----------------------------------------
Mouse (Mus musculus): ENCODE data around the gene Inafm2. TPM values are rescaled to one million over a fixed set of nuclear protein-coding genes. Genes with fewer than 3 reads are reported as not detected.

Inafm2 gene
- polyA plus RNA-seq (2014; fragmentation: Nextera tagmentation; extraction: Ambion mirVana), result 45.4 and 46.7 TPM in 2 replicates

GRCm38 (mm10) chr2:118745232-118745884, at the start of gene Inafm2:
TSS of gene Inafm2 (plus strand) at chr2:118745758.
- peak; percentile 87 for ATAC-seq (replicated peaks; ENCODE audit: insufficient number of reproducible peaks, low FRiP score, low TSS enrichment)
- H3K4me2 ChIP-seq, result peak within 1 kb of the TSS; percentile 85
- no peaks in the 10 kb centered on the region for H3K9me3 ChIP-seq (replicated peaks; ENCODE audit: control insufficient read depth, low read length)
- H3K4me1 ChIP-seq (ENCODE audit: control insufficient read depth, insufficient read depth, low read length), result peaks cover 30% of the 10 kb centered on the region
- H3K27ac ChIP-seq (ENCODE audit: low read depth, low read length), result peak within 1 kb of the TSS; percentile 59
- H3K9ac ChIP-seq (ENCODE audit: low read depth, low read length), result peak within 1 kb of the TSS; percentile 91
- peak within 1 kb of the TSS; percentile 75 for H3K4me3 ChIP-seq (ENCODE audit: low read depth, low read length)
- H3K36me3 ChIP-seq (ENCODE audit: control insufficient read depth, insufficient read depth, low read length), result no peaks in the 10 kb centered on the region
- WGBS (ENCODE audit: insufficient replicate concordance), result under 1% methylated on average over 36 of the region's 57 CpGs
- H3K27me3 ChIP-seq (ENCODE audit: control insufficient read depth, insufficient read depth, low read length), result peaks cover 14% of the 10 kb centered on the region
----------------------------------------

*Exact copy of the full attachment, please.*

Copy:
Mouse (Mus musculus): ENCODE data around the gene Inafm2. TPM values are rescaled to one million over a fixed set of nuclear protein-coding genes. Genes with fewer than 3 reads are reported as not detected.

Inafm2 gene
- polyA plus RNA-seq (2014; fragmentation: Nextera tagmentation; extraction: Ambion mirVana), result 45.4 and 46.7 TPM in 2 replicates

GRCm38 (mm10) chr2:118745232-118745884, at the start of gene Inafm2:
TSS of gene Inafm2 (plus strand) at chr2:118745758.
- peak; percentile 87 for ATAC-seq (replicated peaks; ENCODE audit: insufficient number of reproducible peaks, low FRiP score, low TSS enrichment)
- H3K4me2 ChIP-seq, result peak within 1 kb of the TSS; percentile 85
- no peaks in the 10 kb centered on the region for H3K9me3 ChIP-seq (replicated peaks; ENCODE audit: control insufficient read depth, low read length)
- H3K4me1 ChIP-seq (ENCODE audit: control insufficient read depth, insufficient read depth, low read length), result peaks cover 30% of the 10 kb centered on the region
- H3K27ac ChIP-seq (ENCODE audit: low read depth, low read length), result peak within 1 kb of the TSS; percentile 59
- H3K9ac ChIP-seq (ENCODE audit: low read depth, low read length), result peak within 1 kb of the TSS; percentile 91
- peak within 1 kb of the TSS; percentile 75 for H3K4me3 ChIP-seq (ENCODE audit: low read depth, low read length)
- H3K36me3 ChIP-seq (ENCODE audit: control insufficient read depth, insufficient read depth, low read length), result no peaks in the 10 kb centered on the region
- WGBS (ENCODE audit: insufficient replicate concordance), result under 1% methylated on average over 36 of the region's 57 CpGs
- H3K27me3 ChIP-seq (ENCODE audit: control insufficient read depth, insufficient read depth, low read length), result peaks cover 14% of the 10 kb centered on the region